UNICEF and its partners have vaccinated 1.3 million Syrian children against measles, four million people have been provided with safe water, and more than 400,000 children and women have been given access to basic health services.

You May Like

India PM Modi's Party Distances Itself From Religious Conversions

BJP under fire for being slow to rein in hardline affiliate groups allegedly trying to promote Hindu-dominant agenda by luring Muslims and Christians to convert More

Anti-Whaling Group Found in Contempt of Court

Radical environmentalists who threw acid and smoke bombs at Japanese whalers in the waters off Antarctica continue their campaign to disrupt Japan's annual whale hunt More

UN's Ban Urges End to Discrimination Against Ebola Workers

Ban was speaking in Guinea on the second day of a whistle-stop tour aimed at thanking healthcare workers of the countries at the heart of the epidemic More

This forum has been closed.
Comments
     
There are no comments in this forum. Be first and add one

Featured Videos

Your JavaScript is turned off or you have an old version of Adobe's Flash Player. Get the latest Flash player.
US Decision on Cuba Underscores Divisions Among Miami Cubansi
X
Sharon Behn
December 19, 2014 9:34 PM
For decades, older, more conservative Cubans have been gathering at Café Versailles on the corner of Calle Ocho to eat Cuban food and talk politics. After hearing of President Barack Obama’s decision, a number of them gathered in front of the café with posters to protest. VOA's Sharon Behn reports on the situation.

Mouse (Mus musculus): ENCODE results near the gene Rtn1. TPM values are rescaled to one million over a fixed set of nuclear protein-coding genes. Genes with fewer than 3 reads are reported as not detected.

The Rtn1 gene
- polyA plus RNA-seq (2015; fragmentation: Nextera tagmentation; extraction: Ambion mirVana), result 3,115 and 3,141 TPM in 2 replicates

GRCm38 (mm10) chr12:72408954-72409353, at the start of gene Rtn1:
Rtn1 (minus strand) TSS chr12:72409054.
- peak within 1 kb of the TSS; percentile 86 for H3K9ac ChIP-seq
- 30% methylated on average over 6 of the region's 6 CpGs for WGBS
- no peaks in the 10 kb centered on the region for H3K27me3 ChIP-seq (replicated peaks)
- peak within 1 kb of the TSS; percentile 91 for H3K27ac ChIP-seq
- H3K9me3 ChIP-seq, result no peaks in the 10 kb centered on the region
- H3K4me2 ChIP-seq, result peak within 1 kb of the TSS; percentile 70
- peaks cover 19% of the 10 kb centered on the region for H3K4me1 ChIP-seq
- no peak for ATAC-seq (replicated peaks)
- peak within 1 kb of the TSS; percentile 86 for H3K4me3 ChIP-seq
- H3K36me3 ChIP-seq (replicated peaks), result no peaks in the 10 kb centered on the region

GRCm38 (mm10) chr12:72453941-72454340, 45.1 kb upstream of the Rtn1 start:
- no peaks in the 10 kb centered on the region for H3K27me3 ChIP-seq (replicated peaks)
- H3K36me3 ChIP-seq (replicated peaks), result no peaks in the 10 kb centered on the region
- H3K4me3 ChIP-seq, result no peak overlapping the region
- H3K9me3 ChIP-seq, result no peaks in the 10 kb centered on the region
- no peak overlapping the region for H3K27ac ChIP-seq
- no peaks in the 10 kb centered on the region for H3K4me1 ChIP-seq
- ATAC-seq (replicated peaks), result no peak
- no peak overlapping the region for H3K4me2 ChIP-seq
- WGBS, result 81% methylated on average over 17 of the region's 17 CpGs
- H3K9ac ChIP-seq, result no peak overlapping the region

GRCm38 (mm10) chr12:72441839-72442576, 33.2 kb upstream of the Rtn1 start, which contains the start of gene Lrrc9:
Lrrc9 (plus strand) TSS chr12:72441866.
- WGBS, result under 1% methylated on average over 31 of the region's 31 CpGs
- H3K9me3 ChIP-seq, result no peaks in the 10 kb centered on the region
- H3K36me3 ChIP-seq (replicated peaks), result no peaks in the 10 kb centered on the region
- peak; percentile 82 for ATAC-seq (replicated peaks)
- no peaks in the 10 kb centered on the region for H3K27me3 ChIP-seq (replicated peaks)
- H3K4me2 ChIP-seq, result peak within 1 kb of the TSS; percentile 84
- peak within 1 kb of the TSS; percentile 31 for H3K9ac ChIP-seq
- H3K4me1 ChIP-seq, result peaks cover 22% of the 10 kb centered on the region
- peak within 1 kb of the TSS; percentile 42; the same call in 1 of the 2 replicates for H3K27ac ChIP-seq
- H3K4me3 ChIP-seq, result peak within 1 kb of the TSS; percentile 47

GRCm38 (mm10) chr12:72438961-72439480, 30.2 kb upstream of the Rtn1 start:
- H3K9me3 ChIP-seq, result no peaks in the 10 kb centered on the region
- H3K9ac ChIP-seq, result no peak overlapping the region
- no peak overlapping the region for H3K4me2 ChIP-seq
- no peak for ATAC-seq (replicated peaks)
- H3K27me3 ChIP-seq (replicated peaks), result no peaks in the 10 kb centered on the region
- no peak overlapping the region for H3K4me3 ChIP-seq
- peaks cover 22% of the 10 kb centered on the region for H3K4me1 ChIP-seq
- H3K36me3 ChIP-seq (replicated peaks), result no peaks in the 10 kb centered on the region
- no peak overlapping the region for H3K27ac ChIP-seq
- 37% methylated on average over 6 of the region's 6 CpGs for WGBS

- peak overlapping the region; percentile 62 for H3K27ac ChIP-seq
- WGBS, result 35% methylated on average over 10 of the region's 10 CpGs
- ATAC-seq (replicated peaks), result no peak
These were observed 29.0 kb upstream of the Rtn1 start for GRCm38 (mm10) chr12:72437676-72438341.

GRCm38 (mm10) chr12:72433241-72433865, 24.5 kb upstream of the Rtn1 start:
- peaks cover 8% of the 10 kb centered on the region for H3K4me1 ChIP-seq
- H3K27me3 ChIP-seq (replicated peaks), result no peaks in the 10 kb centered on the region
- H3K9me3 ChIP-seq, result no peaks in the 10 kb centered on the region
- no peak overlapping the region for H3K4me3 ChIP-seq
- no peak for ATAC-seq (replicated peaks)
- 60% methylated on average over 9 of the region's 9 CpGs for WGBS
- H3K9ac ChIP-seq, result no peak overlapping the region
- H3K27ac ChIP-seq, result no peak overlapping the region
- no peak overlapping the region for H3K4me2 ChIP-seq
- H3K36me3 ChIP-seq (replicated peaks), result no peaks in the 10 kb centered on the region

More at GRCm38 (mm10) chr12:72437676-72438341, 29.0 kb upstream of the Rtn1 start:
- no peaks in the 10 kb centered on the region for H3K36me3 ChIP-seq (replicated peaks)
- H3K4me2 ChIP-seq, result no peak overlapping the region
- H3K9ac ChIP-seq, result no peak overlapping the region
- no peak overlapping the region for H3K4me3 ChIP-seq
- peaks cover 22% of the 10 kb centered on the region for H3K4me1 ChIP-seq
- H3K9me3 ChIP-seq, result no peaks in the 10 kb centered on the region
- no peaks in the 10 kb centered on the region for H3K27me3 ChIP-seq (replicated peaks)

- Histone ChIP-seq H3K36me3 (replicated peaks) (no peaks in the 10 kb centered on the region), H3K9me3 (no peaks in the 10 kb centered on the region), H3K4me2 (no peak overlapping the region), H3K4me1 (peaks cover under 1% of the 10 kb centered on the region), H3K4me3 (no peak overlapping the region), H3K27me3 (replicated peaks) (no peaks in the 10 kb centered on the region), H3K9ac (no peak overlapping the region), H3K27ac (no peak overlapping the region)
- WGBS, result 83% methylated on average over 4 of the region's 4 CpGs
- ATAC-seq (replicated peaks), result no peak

Video

Video US Decision on Cuba Underscores Divisions Among Miami Cubans

For decades, older, more conservative Cubans have been gathering at Café Versailles on the corner of Calle Ocho to eat Cuban food and talk politics. After hearing of President Barack Obama’s decision, a number of them gathered in front of the café with posters to protest. VOA's Sharon Behn reports on the situation.
Video

Video Three Cities Bid for Future Obama Presidential Library

President Barack Obama still has two years left in his term in office, but the effort to establish his post-presidential library is already underway. The bid for the Obama Presidential Library is down to four locations in three states -- New York, Hawaii, and Illinois. As VOA’s Kane Farabaugh reports, each of them played an important part in the president’s life before he reached the White House.
Video

Video Cuba Deal is Major Victory for Pope’s Diplomatic Initiatives